Orange County’s New Art Scene

Courtesy of Wendy Lynch Redfern

When one thinks of new and daring theatrical productions, it is rare that the first region to come to mind would be Orange County. Festivals such as Scotland’s Edinburgh Fringe have long been the Mecca of creative artistic collaboration. However, the Segerstrom Center for the Arts in Costa Mesa aims change that by bringing this artistic excitement to Orange County with its first ever Off Center Festival from Jan. 13 to 21.

This festival seeks to showcase various forms of artistic expression through eight unique pieces, all of which address a different edifice of popular art, including theatre, music, dance, comedy and spoken word. Although all performances are intriguing, a few standout pieces shed light on the theatre’s changing future in Orange County.

The festival kicks off with “Chautauqua!”, a National Theater production that mirrors a historical circuit, which travelled the United States from the late 20th to early 21st century, hoping to educating the masses through scientific lectures, popular poetry and musical expressions.

“Chautauqua!” is set in a similar instructive style as its predecessor, and was created especially for the Off Center Festival, with all its materials drawn from Orange County’s history. A unique addition to the mundane theatre scene of Southern California, “Chautauqua!” promises to entertain, instruct and intrigue. Performances run from Jan. 13 to 15.

“Lord Huron” and “Reggie Watts” are two entertainers that add different elements to the festival. The former is an up-and-coming experimental indie singer, described as combining Calypso and American folk traditions into a unique blend that has been praised for its honesty and emotion. The latter is a comedian and musician who has gained popularity for his improvisational act by opening for Conan O’Brien in 2010. These acts are one night only: Lord Huron on Jan. 13 and Reggie Watts on the 14th. Both promise to be a unique addition to Segerstrom’s repertoire.

“The Car Plays,” however, is the festival’s standout event, comprising a highly unique and wonderfully mastered viewing experience in which the audience observes five different short plays from the backseat of a car. Written by Paul Stein, this experimental theatre revamps the interaction between audience and actor through viewing art at such a close proximity. Performances are for four nights only on Jan. 14, 15, 20 and 21.

“ReEntry” and “The Word Begins” are two theatrical productions that push cultural and societal boundaries in their messages.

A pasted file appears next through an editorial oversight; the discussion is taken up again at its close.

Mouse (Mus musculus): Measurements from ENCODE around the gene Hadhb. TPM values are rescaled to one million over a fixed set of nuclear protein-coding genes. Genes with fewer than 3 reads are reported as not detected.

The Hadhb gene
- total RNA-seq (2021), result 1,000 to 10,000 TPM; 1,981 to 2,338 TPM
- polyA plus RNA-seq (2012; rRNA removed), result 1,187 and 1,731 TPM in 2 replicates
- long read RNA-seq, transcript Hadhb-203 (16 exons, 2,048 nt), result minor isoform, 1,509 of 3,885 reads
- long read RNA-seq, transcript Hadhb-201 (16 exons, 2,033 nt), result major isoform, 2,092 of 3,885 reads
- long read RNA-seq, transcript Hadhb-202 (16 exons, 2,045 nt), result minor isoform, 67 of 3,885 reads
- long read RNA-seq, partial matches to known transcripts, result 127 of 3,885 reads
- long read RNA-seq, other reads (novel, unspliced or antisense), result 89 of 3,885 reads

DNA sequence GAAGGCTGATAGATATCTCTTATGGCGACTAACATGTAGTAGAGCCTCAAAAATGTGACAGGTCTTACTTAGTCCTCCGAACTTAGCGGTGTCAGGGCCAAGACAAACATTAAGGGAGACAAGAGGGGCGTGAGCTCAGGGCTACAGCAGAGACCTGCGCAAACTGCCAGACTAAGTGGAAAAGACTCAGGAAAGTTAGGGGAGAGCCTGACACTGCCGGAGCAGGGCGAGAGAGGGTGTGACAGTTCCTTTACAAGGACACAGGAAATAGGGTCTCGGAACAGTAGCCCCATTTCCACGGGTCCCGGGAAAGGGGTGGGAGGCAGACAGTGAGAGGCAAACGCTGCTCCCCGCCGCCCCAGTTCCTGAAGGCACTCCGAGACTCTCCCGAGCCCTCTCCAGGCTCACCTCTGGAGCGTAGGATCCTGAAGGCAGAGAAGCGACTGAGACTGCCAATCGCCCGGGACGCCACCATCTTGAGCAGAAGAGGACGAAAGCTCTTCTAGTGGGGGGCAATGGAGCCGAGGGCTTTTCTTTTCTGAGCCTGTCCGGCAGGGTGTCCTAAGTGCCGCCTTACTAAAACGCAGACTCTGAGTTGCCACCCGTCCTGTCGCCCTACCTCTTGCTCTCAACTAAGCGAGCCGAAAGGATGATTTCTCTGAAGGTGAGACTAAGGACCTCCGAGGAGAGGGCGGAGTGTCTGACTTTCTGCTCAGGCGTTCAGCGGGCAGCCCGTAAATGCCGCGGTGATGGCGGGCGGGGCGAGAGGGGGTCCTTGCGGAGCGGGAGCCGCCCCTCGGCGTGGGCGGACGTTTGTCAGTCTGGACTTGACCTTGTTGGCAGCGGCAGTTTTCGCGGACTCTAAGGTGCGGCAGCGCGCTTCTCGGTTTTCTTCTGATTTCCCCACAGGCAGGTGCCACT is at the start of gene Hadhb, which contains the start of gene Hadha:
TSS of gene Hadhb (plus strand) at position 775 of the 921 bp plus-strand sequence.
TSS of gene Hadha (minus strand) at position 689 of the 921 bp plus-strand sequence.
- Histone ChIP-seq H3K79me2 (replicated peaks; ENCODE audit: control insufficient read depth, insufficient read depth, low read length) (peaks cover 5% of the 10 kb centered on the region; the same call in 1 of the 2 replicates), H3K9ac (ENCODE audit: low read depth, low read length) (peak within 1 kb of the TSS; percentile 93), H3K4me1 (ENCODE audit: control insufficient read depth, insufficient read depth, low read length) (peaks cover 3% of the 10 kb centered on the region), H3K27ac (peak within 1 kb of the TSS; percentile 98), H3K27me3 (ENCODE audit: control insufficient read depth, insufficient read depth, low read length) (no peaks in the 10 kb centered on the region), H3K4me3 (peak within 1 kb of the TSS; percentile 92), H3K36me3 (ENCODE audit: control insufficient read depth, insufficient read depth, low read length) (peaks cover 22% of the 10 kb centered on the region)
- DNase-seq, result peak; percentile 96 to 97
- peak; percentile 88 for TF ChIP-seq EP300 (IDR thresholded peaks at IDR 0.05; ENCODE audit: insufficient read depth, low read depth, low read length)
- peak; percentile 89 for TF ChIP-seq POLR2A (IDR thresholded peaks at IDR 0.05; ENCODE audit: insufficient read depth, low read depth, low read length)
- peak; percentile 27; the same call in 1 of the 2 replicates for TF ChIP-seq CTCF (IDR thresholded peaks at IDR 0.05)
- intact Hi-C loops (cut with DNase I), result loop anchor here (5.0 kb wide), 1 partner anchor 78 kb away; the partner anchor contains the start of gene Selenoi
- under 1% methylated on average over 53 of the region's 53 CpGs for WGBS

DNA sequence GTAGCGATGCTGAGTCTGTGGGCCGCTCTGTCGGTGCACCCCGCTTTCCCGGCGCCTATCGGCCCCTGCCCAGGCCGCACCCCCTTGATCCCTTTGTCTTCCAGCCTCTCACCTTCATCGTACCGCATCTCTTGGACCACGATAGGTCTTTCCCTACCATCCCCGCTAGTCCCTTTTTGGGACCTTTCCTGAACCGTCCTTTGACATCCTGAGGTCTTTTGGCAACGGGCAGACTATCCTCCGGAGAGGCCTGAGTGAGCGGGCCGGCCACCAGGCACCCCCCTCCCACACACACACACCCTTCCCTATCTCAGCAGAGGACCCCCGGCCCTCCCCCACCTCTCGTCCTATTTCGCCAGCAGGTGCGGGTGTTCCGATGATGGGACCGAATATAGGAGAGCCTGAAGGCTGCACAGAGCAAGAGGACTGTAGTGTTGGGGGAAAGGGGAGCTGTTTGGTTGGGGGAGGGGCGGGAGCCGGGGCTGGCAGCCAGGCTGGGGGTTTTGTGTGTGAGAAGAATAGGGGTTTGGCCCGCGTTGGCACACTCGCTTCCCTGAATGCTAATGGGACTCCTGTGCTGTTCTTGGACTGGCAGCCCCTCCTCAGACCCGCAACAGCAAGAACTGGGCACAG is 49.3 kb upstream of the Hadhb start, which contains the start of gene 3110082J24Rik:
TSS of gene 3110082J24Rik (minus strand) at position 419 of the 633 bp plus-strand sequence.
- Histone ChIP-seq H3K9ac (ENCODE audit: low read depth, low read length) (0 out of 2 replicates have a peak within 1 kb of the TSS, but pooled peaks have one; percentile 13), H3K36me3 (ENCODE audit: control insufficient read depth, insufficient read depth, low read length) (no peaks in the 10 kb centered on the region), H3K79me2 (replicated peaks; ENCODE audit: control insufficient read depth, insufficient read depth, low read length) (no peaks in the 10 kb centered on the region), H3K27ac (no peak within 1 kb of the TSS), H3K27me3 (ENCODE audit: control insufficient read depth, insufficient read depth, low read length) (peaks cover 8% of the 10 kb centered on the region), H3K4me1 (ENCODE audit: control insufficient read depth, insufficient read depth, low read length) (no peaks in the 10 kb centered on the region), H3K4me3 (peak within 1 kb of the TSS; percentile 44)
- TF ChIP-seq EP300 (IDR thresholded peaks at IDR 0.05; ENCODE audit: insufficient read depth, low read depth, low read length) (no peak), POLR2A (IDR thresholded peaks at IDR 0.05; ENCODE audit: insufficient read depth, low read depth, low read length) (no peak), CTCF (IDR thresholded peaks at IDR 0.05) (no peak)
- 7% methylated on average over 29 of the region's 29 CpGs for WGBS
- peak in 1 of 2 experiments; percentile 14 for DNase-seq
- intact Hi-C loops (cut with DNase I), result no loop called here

“ReEntry,” written by two female playwrights, addresses the hardships that war veterans experience on their return from war, specifically the War in Iraq. This piece is developed from interviews with militant combatants and their families. An intriguing experience, this show plays from Jan. 18 to 20.

“The Word Begins” addresses cultural hardships and societal themes too, but it highlights the relationship between race and humanity in the United States. This play uses acting to show two men’s quest for defining their lives and combines it with spoken word, hip-hop and comedy to create a full dimensional expression. Performances are from Jan. 19 to 21.

Another standout in the lineup is “Ten Tiny Dances,” a choreography piece in which all dances are performed on a four by four-foot stage. Truly remarkable in concept alone, this experiment redefines the relationship between space and possibility, constraining movement to a petite dimension, but enforcing maximized expression in order to keep the audience engaged. A must-see for movement lovers, “Dances” runs from Jan. 20 to 21.

The closing performance for the Festival is “Mexican Institute of Sound,” an electronic music project that combines electronic dance, hip-hop and Mexican sonidos. This specific performance keeps all the prior elements along with an ’80s British New Wave feel. The only performance is Jan 21.

Tickets for the festival are surprisingly cheap. For a single show, the price is $20; however, for four shows or more, the tickets are only $10 a piece.

Each show represents an important artistic dimension that is unique in its own right; however, if you are unable to see all of them, this critic highly recommends seeing “Chautauqua!”, “The Car Plays” and “Ten Tiny Dances.” These aforementioned performances are especially unique in their aesthetics, and they all produce a thoroughly out of the box theatrical experience.

The “Off Center Festival” is an important event for the Southern California arts scene in that it is opening up the doors for Orange County to be seen as an important contributor to new artistic developments. Becoming a part of the first “Off Center Festival” is to become a part of Southern California’s new artistic scene.